Professional Jeweler Archive: A Hard Hobbit to Break

August 2002

Gemstones & Pearls/News

A Hard Hobbit to Break

Middle Earth Jewels have addictively rich, natural elements and bold colors

Their designers call them Middle Earth Jewels, and they bear highly distinctive features. Each handcrafted piece, a ring, pin or pendant, features a one-of-a-kind gem crystal and, in some cases, rare faceted gems. The crystals are framed and completed only in the purest form of gold – 24k.

You may recognize Middle Earth as the fantasy world created by J.R.R. Tolkien in the trilogy that includes Lord of the Rings. It’s a region inhabited by – among other fanciful creatures – dwarfs who love mining underground for metals and gemstones and elves who fashion stones and manufacture jewelry.

Reading Is Fundamental

“The feeling of this jewelry reflects what I imagined while reading Tolkien’s books,” says designer Brian Cook of Nature’s Geometry, Graton, CA. “These works of fiction, which mingle fantasy and reality, have been a great influence on me since high school.” Cook, who is a mining geologist, gem cutter and designer, says he would often think of the books during his experiences mining gems in Brazil. “You could say I have experienced gemstones from the ground up,” he says.

Cook is drawn to crystals with deep, saturated colors and textures. Customers who see the pieces for the first time are typically amazed. “This is the real thing,” or “this is so substantial” are phrases he hears often.

Power Rings

Several years ago, Cook commissioned a ring from Paula Bailey Brent, an independent goldsmith with more than 25 years of jewelry-manufacturing experience. “She made a ‘power-ring’ for me,” he says. “I call it that because the ring was so well tailored to my tastes and preferences. I see Middle Earth Jewels in the same light – they have the power to enhance the person wearing them.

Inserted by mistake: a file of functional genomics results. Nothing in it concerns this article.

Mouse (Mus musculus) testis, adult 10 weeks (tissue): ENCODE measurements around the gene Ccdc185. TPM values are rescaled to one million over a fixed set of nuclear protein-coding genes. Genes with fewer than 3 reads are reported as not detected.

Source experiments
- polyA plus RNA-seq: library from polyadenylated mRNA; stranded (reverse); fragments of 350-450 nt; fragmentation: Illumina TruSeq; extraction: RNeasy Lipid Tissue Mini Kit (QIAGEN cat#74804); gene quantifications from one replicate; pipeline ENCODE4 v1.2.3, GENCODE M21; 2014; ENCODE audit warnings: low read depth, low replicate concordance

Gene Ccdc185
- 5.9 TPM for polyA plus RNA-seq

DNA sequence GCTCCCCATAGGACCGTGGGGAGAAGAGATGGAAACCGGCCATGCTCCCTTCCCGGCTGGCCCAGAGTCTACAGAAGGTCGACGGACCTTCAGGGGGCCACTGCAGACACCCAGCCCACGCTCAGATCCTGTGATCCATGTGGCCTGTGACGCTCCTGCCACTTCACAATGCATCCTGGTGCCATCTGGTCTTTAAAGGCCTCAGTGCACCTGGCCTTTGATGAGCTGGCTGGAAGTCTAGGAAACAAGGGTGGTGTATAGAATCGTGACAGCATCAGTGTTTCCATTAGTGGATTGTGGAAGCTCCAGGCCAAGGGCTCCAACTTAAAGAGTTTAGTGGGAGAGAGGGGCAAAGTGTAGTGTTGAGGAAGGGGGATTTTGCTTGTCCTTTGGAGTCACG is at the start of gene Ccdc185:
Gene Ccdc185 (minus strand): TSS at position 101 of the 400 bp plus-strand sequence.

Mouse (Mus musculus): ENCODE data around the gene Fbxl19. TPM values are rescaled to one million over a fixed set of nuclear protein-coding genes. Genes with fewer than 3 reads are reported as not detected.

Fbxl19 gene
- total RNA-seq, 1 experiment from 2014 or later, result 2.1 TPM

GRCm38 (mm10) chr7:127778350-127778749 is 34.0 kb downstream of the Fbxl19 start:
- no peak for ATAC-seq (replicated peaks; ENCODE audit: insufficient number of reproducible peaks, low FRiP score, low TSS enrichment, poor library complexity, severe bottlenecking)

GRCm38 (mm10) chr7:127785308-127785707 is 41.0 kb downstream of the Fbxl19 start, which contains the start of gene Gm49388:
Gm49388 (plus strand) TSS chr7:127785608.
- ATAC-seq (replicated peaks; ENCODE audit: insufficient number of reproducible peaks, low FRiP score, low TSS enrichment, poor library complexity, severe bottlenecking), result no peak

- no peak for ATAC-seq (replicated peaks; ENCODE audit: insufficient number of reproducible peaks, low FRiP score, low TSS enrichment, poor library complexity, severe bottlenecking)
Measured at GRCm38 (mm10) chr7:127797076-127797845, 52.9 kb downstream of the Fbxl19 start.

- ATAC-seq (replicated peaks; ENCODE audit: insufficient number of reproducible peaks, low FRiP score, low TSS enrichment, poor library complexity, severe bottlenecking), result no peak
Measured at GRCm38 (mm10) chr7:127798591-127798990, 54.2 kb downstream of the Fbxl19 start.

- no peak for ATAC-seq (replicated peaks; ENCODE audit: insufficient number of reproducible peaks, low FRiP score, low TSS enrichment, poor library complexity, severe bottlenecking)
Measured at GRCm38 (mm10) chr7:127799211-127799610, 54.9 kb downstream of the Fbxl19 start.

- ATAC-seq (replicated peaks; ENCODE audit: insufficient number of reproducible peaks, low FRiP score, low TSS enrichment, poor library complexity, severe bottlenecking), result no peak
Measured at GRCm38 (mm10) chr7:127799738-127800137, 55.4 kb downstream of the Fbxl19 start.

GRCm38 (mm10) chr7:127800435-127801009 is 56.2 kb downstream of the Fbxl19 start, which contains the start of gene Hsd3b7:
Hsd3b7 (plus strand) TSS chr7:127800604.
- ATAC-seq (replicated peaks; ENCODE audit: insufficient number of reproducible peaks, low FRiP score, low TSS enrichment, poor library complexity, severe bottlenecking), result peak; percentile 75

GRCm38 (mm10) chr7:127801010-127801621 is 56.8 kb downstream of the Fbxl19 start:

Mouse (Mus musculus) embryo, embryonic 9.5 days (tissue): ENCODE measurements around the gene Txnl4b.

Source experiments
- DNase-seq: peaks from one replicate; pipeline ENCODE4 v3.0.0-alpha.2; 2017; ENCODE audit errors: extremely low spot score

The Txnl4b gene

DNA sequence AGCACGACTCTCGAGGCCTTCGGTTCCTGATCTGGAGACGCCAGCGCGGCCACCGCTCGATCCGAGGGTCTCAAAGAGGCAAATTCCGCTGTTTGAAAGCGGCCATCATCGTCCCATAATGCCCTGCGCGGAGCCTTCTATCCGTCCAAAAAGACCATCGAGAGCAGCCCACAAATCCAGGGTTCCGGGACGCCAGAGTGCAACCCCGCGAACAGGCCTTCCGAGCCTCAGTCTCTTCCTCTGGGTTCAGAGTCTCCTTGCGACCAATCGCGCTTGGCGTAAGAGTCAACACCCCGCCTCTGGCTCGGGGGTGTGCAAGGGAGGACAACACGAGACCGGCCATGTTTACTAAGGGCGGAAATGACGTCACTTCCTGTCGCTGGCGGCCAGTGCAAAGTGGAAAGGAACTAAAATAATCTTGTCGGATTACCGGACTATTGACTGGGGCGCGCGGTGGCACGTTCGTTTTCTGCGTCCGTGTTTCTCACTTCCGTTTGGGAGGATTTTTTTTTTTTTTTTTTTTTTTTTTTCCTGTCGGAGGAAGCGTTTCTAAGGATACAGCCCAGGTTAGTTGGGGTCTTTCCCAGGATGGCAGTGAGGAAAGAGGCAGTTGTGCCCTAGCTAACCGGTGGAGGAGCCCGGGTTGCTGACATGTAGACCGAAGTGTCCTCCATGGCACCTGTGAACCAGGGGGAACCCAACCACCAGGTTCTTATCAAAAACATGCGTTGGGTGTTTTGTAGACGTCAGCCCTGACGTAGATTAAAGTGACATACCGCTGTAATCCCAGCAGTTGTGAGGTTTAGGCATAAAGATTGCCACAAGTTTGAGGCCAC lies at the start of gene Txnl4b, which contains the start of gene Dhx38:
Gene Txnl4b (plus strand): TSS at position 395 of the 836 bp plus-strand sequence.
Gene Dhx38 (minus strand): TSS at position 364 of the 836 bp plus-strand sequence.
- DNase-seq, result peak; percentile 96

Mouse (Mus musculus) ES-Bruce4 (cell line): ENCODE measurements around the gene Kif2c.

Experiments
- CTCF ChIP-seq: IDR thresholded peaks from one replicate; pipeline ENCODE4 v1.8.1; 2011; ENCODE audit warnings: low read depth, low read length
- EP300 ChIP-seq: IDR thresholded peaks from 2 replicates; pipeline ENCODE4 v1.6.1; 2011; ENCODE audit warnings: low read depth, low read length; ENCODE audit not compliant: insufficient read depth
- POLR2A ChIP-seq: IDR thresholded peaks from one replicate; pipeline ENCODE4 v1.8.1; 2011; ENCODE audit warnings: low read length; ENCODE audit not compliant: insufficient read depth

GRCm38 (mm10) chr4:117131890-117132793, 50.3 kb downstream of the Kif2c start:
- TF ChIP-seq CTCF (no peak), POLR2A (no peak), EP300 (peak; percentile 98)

“Although the 24k gold is very durable, thanks to the hammering techniques Paula uses, it is malleable and acquires distinctive characteristics over time that links the jewel to the person. Yet because of the durability, these are pieces that will be enjoyed by generations.”

While Cook comes up with the concept for each of the jewels, Brent has free rein to modify and continue with the design process. Then she creates the wax molds for the jewelry and manufactures the piece.

Cook says each ring is priced individually, depending on the rarity and beauty of the crystals that adorn it. “We have pieces available at retail from $3,500 and up,” he says.

Because he is a geologist and mineral enthusiast, natural crystals intrigue and delight him, Cook says. “I am attracted to the natural forms and to the detailed surface information such as striations or etchings. In the case of the ruby ring [pictured on page 44], take a look the beautiful raised trigonal termination,” he says. “Welcome to the fantasy and magic of crystals.”

  • Nature’s Geometry, Graton, CA; (707) 829-0799;;

– by Robert Weldon, G.G.

Rings (bottom, from left) feature etched aquamarine (center stone) with spessartite garnet accents, euhedral etched spessartite garnet (center stone) with faceted Paraíba tourmaline and chrome garnet accents, faceted 1.8-ct. Paraíba tourmaline (center stone) with faceted spessartite accents. Inset, ring features a ruby crystal with trigonal termination and diamond crystals. All are set in 24k gold. Courtesy of Nature’s Geometry, Graton, CA.

Photo by Robert Weldon.

Pendant features a 75-ct. etched spessartite garnet crystal and an etched 1.28-ct. Paraíba tourmaline crystal in the dangle. Courtesy of Nature’s Geometry, Graton, CA.

Copyright © 2002 by Bond Communications